In both cases one can arrange that the isometry generates a finite subgroup of the orthogonal group that does not contain any reflections, and find a solid that has exactly that group of symmetries: an achiral solid that does not have any plane of mirror symmetry. This is easiest to see for the central symmetry which generates a $2$-element subgroup, and the "rectangular card with opposite corners folded" is intended to to illustrate this case. This shape does look the same as its mirror image: its mirror image can be brought back to the original shape by a $180^\circ$ rotation about an axis perpendicular to the plane of the mirror (which incidentally shows that a central symmetry is a limiting case of a rotary reflection, with the pair of conjugate eigenvalues going to $-1$). Another way to obtain this symmetry group is to start with a cube, and colour its corners by diametrically opposite pairs using $4$ different colours; then a colour-preserving isometry must stabilise each of the four diagonals, and the only non-trivial isometry that does this is the central symmetry. One may replace the colouring by cutting off different sized caps fom the corners, so as to obtain a pure (convex) solid with only central symmetry, and therefore no plane of reflection.

For the case of a rotary reflection one can make an example by starting with an $n$-blade propeller, add its mirror image by a plane orthogonal to the axis, and then rotate the mirror image by one $2n$-th turn (half the angle between the blades) so as to destroy the mirror symmetry. For a more classical (and convex) kind of solid, one could start with a uniform anti-prism and cut off an irregular cap from each corner so as to leave as symmetries only the subgroup generated by the rotary reflection that stabilises the anti-prism.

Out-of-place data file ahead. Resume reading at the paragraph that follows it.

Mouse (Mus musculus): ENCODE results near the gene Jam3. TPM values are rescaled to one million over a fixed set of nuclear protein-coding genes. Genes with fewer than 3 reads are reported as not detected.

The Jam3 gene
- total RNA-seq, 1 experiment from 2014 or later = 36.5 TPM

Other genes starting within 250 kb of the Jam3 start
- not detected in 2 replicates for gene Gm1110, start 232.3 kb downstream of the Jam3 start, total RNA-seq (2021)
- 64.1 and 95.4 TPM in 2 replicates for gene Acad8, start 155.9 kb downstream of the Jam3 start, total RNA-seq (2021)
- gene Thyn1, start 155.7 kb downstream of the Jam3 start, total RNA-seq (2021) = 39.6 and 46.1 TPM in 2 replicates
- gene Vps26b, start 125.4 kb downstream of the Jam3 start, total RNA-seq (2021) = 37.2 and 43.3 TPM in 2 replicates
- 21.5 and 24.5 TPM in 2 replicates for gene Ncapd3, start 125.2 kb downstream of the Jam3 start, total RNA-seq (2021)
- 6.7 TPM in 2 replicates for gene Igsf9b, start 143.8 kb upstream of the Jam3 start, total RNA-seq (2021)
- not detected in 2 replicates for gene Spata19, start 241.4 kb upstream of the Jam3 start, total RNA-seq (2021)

As a final remark, if one allows affine isometries, which have a translation component and do not fix the origin, then there are non-reflection orientation-reversing isometries already in dimension $2$: the glide reflections. They cannot be symmetries of a bounded figure (which has to fix say the center of the figure in some appropriate sense), but they can be symmetries of unbounded figures, as is illustrated by the following frieze pattern:

An achiral frieze pattern without mirror symmetry


For one thing, the claim about Figure 10 is debatable: it does not "look the same in a mirror". I checked:

mirror image

Figure 10 is centrally symmetric, that is, it's invariant under point reflection. In the plane, point reflection is the same as rotation by 180 degrees. So one can also say that it has rotational symmetry (of order 2, because we rotate by $1/2$ of full turn).

Of course, it's up to the author which sets to call symmetric. Maybe he contemplated the central symmetry before deciding that in this book symmetric should mean "invariant under reflection in a line/plane". Or maybe the second highlighted sentence is really meant to emphasize the possibility of having several planes of symmetry, not to formalize the concept of symmetric. At least this is how I read it.

  • $\begingroup$ It looks the same as a flipped-over copy of itself in the mirror. I think that is what the author meant: It is not invariant under any nontrivial rotation, or any mirror reflection, but it is invariant under a mirror reflection followed by a rotation (i.e. it is point symmetric in 3D). $\endgroup$ – Rahul Feb 26 '13 at 22:26
  • $\begingroup$ @ℝⁿ. After reading "such an object is said to have rotational symmetry" I concluded that the figure must be a planar object with 2-fold rotational symmetry. Now I see it was really 3-dimensional, with corners bent up/down. Well, this is not what I would call rotational symmetry. But it's the author's decision anyway. $\endgroup$ – user53153 Feb 26 '13 at 22:39
  • $\begingroup$ I agree, I can't make much sense of the choice of terminology either. $\endgroup$ – Rahul Feb 26 '13 at 22:43